A Bad Day for Bush, and maybe waterboarding

The Supreme Court today ruled the Bush administration must do one of those things it is always extremely reluctant to do: obey the law. By a vote of 5-3, the Supremes said the administration can't proceed with its plans to try prisoners at Guantanamo Bay before military tribunals. Writing for the majority, John Paul Stevens (appointed by President Ford) declared the planned tribunals were illegal under both US law and the Geneva Conventions.

Over at SCOTUSblog (SCOTUS may sould like a skin disease, but actually it's short for Supreme Court Of The United States), Marty Lederman, who teaches at Georgetown University Law School, thinks this ruling may have much wider implications for the administration.

More importantly, the Court held that Common Article 3 of Geneva aplies as a matter of treaty obligation to the conflict against Al Qaeda. That is the HUGE part of today's ruling. The commissions are the least of it. This basically resolves the debate about interrogation techniques, because Common Article 3 provides that detained persons "shall in all circumstances be treated humanely," and that "[t]o this end," certain specified acts "are and shall remain prohibited at any time and in any place whatsoever"—including "cruel treatment and torture," and "outrages upon personal dignity, in particular humiliating and degrading treatment." This standard, not limited to the restrictions of the due process clause, is much more restrictive than even the McCain Amendment. See my further discussion here.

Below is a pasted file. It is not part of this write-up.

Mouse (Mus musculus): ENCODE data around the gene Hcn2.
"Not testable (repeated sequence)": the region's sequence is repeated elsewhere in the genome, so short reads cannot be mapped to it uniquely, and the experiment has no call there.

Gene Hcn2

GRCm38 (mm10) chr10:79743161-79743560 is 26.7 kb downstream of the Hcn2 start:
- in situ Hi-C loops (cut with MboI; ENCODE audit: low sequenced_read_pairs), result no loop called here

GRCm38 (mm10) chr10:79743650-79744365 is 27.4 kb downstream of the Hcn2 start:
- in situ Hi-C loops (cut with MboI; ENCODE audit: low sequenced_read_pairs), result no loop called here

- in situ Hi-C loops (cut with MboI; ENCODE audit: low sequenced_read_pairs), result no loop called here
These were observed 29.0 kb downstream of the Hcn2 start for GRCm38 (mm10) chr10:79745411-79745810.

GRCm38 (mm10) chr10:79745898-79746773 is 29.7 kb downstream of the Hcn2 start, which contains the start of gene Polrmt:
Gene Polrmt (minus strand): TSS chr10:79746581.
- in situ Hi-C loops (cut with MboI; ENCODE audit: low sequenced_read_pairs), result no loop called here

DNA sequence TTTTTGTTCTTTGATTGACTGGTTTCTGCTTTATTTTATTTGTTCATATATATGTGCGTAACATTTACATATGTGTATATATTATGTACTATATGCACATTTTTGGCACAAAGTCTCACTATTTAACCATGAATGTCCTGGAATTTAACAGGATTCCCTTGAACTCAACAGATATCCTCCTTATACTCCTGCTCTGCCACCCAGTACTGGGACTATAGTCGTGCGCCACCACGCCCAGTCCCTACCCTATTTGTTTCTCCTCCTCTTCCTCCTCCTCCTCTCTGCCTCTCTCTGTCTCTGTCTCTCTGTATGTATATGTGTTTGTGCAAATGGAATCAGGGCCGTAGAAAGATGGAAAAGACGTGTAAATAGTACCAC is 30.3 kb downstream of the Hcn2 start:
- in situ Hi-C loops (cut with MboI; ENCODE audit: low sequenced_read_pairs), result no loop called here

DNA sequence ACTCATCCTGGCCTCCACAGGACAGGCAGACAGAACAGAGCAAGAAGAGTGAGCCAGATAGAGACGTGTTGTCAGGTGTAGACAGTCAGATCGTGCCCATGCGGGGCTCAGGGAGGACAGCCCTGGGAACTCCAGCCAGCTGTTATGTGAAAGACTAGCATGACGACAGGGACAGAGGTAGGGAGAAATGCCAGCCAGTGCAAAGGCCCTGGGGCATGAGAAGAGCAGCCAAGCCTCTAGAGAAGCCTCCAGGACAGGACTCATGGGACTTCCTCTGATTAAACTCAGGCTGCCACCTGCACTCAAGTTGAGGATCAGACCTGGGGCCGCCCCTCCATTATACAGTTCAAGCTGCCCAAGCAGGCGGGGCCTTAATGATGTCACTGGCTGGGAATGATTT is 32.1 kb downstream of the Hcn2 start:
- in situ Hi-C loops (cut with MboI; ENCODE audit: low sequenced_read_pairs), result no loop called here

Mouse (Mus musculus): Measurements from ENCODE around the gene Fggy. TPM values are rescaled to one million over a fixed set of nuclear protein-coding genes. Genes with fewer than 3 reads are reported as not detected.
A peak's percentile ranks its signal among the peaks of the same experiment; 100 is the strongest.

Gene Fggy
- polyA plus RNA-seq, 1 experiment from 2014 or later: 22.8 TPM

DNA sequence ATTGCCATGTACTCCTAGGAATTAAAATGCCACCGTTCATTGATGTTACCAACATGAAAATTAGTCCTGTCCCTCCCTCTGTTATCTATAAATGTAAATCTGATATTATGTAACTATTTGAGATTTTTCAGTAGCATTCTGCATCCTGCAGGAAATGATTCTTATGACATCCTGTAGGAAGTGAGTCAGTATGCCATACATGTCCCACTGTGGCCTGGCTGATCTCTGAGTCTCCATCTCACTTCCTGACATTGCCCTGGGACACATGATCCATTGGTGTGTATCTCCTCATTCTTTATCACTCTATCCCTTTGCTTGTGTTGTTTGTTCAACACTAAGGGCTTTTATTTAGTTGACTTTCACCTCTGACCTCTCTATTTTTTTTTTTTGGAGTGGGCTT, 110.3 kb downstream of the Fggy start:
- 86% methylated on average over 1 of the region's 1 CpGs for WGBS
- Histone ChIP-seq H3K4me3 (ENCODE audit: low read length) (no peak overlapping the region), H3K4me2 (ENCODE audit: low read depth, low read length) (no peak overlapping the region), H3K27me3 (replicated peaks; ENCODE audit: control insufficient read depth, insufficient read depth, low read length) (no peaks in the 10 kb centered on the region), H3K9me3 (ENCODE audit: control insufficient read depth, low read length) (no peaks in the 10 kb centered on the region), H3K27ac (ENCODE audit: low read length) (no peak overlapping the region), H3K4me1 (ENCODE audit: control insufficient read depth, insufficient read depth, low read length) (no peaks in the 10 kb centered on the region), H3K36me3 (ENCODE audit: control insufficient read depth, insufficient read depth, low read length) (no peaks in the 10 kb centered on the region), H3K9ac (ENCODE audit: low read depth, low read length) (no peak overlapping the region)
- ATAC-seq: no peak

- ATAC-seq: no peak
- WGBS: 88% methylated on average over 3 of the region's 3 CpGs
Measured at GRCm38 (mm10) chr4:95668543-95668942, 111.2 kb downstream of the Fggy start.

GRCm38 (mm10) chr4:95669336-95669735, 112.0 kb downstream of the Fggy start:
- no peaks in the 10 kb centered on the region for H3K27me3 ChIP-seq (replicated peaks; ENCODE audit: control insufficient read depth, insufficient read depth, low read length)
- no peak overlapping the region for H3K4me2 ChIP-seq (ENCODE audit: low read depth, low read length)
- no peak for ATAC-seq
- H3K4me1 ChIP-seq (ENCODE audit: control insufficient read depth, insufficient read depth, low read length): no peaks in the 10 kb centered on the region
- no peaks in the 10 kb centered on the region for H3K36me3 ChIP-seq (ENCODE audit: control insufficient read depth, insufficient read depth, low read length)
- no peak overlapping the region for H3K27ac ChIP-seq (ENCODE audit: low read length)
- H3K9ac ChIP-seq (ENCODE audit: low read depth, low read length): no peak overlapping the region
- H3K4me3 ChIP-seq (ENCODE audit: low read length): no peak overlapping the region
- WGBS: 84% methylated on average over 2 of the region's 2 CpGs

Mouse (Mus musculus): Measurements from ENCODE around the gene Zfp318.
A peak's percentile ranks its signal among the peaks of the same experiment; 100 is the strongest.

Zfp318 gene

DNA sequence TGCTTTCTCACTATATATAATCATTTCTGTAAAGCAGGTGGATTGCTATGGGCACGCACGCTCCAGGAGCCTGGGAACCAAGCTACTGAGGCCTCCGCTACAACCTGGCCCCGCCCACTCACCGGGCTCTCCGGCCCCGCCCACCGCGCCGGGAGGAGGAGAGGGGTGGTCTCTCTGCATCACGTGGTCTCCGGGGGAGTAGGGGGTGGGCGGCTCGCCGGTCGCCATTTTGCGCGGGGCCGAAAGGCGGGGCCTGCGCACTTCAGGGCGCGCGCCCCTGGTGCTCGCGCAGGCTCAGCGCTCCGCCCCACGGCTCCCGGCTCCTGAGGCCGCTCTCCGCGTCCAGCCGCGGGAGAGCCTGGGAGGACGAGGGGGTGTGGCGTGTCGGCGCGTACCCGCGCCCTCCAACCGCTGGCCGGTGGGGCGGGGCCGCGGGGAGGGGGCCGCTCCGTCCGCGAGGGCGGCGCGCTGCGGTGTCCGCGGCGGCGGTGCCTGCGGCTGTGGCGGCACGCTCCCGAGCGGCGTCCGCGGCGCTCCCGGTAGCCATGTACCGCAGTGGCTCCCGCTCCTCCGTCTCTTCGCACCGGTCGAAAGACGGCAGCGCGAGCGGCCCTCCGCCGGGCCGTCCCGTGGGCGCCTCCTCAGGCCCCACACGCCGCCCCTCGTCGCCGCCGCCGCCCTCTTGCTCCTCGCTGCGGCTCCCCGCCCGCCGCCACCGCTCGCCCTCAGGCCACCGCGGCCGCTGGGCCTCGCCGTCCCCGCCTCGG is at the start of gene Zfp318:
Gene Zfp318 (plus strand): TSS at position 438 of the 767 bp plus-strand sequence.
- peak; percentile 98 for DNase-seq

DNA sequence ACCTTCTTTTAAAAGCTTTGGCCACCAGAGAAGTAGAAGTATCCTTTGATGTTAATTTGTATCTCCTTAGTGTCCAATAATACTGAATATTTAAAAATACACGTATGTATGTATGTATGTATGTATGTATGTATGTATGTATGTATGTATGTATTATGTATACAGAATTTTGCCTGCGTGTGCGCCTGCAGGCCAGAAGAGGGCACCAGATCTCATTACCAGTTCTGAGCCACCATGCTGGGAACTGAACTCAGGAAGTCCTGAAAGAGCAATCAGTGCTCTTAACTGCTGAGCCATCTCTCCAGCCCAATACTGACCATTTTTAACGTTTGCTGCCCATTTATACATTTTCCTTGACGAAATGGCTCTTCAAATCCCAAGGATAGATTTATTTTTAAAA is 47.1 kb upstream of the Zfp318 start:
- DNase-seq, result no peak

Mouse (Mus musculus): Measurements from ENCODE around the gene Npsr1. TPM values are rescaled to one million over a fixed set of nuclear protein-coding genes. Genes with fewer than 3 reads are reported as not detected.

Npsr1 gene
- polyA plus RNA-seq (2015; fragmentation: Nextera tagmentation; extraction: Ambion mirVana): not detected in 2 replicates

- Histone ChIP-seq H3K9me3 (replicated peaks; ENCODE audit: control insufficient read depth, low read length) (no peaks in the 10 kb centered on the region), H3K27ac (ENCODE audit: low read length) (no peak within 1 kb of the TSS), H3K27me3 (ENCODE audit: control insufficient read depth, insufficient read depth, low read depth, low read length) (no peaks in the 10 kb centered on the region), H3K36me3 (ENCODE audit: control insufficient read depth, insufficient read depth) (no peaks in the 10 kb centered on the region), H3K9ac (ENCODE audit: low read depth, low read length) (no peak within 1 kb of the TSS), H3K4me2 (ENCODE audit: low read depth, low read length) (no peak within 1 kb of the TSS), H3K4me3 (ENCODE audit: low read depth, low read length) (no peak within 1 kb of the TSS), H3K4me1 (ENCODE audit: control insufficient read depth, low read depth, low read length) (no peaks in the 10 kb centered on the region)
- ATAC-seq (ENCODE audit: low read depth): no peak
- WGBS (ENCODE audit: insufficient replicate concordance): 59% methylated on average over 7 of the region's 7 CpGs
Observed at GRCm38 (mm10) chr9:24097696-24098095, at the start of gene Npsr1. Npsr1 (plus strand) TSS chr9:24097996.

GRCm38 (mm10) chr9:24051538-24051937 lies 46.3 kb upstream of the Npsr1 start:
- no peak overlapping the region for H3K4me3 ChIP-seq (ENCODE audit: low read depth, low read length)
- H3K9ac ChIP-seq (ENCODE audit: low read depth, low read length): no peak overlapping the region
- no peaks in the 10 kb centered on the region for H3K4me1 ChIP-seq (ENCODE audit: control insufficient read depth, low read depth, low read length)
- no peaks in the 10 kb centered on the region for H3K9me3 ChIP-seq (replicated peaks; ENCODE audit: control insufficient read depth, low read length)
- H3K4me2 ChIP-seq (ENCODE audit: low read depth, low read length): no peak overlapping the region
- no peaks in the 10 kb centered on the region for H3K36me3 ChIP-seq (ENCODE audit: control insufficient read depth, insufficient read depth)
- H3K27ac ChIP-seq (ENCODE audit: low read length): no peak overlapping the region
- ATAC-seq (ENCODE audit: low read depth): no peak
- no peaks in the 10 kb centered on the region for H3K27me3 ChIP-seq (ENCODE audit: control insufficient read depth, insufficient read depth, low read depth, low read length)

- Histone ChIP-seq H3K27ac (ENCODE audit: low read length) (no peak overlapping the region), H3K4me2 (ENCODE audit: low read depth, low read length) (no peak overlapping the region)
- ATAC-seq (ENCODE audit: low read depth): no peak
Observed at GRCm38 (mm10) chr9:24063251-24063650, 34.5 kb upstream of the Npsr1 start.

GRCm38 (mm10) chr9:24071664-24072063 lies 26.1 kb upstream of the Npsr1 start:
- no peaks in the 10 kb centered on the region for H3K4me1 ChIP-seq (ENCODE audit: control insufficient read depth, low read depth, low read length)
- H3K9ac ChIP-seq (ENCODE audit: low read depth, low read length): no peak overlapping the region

This almost certainly means that the CIA's interrogation regime is unlawful, and indeed, that many techniques the Administation has been using, such as waterboarding and hypothermia (and others) violate the War Crimes Act (because violations of Common Article 3 are deemed war crimes).

If I'm right about this, it's enormously significant.

Whether this prediction will hold true in cases in which Chief Justice Roberts participates-- he had to recuse himself from this case, since as an appeals court judge he had already ruled on it, siding with the administration (naturally, he didn't get where he is by choosing the rule of law over the president's wishes)-- remains to be seen. But at least for today, it is a hopeful sign.


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